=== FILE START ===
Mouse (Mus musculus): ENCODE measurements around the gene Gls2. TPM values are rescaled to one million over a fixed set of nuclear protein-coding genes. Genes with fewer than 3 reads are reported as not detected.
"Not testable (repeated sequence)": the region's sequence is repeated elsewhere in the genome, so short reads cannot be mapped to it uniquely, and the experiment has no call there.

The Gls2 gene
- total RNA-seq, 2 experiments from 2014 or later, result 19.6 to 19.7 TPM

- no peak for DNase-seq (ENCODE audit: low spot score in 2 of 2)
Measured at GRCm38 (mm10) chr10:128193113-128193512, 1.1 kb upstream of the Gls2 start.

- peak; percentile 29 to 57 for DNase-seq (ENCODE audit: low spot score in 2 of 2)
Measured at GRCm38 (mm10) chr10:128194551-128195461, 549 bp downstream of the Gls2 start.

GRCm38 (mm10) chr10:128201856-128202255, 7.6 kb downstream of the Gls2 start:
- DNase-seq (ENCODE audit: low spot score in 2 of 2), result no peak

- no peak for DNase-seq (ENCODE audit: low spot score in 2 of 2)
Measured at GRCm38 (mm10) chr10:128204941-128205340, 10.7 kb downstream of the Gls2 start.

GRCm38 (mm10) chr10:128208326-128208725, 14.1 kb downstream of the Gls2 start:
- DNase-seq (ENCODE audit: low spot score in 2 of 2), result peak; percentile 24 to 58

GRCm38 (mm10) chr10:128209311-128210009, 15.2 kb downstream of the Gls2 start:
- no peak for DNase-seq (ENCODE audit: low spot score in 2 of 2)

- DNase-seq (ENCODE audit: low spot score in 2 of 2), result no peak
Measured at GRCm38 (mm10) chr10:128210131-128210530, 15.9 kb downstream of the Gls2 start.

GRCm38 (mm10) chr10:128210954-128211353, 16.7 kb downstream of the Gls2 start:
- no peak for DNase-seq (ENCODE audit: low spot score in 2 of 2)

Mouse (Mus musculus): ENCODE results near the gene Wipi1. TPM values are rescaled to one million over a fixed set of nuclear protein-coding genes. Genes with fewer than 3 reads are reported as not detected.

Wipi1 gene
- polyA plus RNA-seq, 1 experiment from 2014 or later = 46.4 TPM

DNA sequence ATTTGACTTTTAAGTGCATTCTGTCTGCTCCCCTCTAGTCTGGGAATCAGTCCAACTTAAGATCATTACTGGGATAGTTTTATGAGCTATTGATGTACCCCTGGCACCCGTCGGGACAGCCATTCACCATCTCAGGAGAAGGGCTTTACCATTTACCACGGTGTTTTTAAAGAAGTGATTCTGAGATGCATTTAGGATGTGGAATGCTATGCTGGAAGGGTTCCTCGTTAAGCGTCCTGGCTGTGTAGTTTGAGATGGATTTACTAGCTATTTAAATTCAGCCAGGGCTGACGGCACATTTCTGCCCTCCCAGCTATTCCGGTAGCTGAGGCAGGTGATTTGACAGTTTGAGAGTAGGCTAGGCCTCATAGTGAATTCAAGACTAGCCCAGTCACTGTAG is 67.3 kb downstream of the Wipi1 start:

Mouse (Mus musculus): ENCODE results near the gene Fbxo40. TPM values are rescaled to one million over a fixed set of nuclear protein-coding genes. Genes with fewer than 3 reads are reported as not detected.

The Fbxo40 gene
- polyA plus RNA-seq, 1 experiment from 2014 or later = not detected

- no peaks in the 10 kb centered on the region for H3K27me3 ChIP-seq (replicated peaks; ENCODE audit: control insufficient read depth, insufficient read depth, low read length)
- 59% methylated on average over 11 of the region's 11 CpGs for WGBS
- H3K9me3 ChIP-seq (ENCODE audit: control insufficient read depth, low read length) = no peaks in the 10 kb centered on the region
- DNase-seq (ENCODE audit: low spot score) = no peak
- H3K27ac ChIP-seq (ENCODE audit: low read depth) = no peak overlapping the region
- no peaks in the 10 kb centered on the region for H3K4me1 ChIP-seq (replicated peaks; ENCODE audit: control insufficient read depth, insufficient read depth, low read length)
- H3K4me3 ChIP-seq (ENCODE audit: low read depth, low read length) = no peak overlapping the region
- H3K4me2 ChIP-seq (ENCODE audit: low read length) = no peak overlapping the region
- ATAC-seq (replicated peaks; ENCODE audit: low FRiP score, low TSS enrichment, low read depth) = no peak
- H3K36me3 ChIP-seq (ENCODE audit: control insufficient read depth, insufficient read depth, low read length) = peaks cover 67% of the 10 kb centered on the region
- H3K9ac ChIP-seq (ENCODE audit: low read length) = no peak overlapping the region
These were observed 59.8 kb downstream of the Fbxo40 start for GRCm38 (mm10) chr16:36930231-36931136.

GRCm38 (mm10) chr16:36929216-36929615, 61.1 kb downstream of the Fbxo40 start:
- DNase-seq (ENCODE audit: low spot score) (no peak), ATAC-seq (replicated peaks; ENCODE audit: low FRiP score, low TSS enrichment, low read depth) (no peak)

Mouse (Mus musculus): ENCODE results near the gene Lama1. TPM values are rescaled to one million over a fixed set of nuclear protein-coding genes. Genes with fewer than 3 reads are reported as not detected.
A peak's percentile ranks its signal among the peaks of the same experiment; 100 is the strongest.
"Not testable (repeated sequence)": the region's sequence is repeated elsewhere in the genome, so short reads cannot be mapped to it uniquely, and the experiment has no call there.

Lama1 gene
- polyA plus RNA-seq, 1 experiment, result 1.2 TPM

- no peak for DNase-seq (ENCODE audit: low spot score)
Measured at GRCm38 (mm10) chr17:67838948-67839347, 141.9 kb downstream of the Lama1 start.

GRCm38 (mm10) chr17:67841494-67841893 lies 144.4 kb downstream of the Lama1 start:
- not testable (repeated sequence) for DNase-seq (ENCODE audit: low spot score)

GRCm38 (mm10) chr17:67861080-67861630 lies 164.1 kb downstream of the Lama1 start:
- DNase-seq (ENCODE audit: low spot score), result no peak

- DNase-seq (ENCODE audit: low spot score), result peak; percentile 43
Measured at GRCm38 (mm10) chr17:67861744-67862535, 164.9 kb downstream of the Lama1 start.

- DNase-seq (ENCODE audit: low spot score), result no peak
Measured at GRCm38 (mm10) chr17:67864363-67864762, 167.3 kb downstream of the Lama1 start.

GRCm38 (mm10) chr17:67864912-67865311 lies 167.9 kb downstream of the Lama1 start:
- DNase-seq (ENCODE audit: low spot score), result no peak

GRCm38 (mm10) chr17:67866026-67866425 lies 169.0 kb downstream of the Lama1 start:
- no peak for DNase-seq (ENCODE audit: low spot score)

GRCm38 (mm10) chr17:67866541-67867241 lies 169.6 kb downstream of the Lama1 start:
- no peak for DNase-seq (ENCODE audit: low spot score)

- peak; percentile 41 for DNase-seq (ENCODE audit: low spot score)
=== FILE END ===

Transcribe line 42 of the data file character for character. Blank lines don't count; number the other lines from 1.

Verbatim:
Mouse (Mus musculus): ENCODE results near the gene Lama1. TPM values are rescaled to one million over a fixed set of nuclear protein-coding genes. Genes with fewer than 3 reads are reported as not detected.